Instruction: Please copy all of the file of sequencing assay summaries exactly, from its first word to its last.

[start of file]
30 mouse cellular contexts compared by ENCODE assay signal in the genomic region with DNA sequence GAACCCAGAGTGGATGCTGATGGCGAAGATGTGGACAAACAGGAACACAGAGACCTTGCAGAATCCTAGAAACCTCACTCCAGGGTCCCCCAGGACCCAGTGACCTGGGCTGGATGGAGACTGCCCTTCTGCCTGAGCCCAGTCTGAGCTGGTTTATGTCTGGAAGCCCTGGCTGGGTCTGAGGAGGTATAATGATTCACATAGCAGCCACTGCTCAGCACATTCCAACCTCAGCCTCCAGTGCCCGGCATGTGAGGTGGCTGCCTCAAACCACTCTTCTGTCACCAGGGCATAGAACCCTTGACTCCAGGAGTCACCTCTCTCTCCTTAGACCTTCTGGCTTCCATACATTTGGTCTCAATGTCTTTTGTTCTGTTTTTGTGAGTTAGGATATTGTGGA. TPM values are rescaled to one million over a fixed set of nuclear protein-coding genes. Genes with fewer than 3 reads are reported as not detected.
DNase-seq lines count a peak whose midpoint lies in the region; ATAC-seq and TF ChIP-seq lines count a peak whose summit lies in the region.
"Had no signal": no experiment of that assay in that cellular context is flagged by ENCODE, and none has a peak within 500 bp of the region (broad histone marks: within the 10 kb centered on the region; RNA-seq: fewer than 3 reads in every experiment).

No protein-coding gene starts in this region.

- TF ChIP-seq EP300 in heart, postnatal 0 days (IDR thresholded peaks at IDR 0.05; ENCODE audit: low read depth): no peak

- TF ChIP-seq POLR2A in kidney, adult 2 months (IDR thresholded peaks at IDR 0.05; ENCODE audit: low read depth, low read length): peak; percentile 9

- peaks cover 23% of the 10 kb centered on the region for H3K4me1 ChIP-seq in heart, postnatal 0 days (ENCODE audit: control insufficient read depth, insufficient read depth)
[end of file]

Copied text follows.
30 mouse cellular contexts compared by ENCODE assay signal in the genomic region with DNA sequence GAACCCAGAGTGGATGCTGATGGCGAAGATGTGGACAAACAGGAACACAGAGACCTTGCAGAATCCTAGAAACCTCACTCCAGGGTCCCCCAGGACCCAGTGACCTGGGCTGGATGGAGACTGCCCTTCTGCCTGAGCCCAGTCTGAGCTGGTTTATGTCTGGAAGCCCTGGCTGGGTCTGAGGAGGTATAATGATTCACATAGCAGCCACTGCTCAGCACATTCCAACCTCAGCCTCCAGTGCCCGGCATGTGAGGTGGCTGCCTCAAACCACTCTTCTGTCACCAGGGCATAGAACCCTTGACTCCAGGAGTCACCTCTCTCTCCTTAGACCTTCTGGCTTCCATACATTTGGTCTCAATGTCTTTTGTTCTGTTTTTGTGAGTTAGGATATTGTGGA. TPM values are rescaled to one million over a fixed set of nuclear protein-coding genes. Genes with fewer than 3 reads are reported as not detected.
DNase-seq lines count a peak whose midpoint lies in the region; ATAC-seq and TF ChIP-seq lines count a peak whose summit lies in the region.
"Had no signal": no experiment of that assay in that cellular context is flagged by ENCODE, and none has a peak within 500 bp of the region (broad histone marks: within the 10 kb centered on the region; RNA-seq: fewer than 3 reads in every experiment).

No protein-coding gene starts in this region.

- TF ChIP-seq EP300 in heart, postnatal 0 days (IDR thresholded peaks at IDR 0.05; ENCODE audit: low read depth): no peak

- TF ChIP-seq POLR2A in kidney, adult 2 months (IDR thresholded peaks at IDR 0.05; ENCODE audit: low read depth, low read length): peak; percentile 9

- peaks cover 23% of the 10 kb centered on the region for H3K4me1 ChIP-seq in heart, postnatal 0 days (ENCODE audit: control insufficient read depth, insufficient read depth)